What is it?
A paver is a piece of construction equipment used to lay asphalt on roads, bridges, parking lots, etc. It lays the asphalt flat and provides minor compaction before it is compacted by rollers.
Weighing in at roughly 35,000 lbs. (that’s over 17 tons), the Blaw Knox paver is the bigger of the two types of pavers we use here at AMS Paving. It is approximately 10 feet wide and can pave areas up to 20 feet in width using hydraulic extensions. The paver is comprised of two main components: the hopper, and the screed or vibratory screed. The hopper is the collection receptacle for the raw asphalt material and the screed is where the compacted asphalt is extruded from the machine. We use these for our larger jobs as 1 single Blaw Knox paver alone can lay approximately 2,000 tons (4 MILLION lbs.) of asphalt per day, requiring around 110 truckloads of raw asphalt material.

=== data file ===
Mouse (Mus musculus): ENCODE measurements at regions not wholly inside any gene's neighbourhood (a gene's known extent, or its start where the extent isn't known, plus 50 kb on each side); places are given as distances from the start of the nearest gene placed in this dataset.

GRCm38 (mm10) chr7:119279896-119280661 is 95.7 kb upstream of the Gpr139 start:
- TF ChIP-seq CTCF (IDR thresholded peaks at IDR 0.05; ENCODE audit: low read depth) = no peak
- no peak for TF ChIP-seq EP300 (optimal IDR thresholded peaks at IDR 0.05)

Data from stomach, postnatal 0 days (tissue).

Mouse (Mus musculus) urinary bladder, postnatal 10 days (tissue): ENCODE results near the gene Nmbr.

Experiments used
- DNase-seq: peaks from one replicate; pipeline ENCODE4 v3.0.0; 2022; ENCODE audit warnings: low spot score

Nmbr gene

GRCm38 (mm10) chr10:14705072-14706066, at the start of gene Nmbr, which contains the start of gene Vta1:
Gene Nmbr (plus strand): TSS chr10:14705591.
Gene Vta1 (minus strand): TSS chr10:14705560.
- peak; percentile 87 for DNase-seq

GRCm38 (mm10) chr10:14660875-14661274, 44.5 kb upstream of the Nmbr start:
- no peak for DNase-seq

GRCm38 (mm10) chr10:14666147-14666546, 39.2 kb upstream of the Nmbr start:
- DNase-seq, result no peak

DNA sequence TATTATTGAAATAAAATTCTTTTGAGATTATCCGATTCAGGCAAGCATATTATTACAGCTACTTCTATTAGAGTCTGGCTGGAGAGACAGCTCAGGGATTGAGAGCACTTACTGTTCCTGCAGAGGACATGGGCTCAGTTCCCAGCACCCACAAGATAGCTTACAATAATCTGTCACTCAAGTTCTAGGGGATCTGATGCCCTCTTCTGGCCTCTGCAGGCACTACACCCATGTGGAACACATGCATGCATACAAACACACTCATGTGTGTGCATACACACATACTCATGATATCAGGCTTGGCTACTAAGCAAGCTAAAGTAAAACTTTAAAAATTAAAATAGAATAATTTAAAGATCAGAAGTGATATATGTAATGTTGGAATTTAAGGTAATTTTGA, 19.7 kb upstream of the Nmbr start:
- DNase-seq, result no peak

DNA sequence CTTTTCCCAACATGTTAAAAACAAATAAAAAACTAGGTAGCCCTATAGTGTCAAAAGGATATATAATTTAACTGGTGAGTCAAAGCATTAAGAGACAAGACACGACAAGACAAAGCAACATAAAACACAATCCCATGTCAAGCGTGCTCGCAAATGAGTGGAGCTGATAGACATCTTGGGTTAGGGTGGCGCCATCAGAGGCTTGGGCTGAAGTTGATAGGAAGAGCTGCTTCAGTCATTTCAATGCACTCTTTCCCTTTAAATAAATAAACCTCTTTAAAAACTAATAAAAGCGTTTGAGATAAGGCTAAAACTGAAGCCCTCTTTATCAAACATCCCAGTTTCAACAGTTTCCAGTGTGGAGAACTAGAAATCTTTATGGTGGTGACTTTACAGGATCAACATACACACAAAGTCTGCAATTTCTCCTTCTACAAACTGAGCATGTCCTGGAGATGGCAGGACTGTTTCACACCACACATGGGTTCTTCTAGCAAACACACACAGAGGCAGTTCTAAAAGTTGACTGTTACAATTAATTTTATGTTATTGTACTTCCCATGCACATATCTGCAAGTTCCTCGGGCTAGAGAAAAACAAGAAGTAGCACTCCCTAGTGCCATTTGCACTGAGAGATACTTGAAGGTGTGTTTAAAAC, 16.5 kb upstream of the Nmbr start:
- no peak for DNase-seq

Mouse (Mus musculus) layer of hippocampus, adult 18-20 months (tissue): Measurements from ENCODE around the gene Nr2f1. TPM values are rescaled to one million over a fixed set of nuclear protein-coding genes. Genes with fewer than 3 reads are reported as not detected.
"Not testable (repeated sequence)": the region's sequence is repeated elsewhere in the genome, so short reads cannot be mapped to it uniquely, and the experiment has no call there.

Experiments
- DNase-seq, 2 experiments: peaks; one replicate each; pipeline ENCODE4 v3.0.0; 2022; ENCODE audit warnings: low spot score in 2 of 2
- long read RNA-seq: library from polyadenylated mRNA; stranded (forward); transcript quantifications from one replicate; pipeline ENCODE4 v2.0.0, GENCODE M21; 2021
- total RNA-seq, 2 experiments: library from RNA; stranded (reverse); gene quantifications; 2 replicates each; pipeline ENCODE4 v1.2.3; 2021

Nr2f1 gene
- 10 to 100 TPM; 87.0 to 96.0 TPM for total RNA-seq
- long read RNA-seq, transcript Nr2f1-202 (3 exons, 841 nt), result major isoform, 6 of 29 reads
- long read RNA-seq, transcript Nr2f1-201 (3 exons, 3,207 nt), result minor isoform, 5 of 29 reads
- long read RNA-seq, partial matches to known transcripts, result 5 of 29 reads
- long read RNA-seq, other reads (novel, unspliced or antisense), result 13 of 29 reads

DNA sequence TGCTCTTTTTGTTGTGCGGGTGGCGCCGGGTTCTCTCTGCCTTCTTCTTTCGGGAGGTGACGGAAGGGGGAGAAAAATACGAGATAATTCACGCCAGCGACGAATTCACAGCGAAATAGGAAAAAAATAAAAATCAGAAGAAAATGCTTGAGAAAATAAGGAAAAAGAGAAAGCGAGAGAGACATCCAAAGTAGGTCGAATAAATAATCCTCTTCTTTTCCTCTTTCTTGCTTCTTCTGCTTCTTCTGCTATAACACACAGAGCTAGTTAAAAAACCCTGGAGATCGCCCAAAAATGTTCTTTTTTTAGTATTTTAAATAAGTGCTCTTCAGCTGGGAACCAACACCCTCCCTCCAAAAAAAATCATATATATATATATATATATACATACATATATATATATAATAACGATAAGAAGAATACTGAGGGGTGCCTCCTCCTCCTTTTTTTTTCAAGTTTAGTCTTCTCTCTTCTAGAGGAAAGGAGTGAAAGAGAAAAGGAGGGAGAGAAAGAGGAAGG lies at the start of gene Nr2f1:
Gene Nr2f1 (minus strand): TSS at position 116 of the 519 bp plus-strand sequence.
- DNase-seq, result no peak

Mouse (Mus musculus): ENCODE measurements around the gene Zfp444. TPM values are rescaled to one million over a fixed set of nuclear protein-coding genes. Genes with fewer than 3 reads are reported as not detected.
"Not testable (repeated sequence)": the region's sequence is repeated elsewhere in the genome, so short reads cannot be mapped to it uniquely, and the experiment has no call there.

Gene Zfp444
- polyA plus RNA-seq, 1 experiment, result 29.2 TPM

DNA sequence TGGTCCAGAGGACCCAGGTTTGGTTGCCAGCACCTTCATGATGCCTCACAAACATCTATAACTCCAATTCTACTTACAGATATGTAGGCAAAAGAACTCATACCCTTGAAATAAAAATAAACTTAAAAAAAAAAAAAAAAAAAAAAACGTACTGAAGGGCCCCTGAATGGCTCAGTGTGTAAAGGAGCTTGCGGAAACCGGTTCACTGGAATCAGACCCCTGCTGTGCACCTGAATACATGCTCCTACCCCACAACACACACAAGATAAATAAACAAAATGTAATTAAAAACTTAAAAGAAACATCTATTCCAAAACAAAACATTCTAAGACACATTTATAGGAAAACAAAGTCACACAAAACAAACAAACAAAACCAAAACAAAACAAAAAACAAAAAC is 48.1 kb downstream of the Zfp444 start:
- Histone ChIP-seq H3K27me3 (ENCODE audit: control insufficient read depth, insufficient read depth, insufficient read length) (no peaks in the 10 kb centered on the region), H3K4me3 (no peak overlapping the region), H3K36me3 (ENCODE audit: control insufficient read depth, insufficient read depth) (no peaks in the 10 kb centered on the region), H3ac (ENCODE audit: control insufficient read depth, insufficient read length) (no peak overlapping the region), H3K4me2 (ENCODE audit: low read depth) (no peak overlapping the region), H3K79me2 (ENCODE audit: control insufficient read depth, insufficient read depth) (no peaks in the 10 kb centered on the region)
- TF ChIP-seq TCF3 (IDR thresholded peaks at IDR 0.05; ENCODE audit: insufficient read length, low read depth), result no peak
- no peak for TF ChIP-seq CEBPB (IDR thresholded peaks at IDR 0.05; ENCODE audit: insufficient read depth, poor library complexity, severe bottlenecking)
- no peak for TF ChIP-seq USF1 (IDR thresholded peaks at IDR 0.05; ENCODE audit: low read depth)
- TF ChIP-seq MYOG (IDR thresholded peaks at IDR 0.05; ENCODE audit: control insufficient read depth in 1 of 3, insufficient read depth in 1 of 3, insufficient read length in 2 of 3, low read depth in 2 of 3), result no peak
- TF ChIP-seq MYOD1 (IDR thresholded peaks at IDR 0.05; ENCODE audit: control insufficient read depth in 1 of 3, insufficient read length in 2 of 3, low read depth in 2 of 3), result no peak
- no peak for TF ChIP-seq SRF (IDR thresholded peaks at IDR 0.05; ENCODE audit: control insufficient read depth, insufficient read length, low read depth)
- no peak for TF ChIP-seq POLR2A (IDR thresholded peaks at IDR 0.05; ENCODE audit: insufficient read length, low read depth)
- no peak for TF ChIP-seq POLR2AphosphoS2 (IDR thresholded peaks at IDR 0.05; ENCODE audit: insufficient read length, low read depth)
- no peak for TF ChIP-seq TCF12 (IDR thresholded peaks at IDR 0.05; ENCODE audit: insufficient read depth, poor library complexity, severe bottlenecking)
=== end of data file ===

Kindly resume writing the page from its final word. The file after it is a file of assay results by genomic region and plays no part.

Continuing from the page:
How does it work?
Raw asphalt material is dumped from our transport trucks (where it had been received from the production facility at 325°F – 350°F) into the hopper at the front of the paver. The asphalt is pulled into the tunnels that feed the augers to disperse the raw material. The raw asphalt material is then passed through the back end of the paver (known as the “screed”) where it is spread and compacted onto the area being paved. All that’s left is for the heavy rollers to finish the compaction job, and the light rollers to smooth out any lines or imperfections. This smooth surface is important for aesthetics as well as the longevity of your asphalt investment. Bumpy, uneven asphalt can allow water to pool in low spots and cause cracking, resulting in both surface and underlying damage.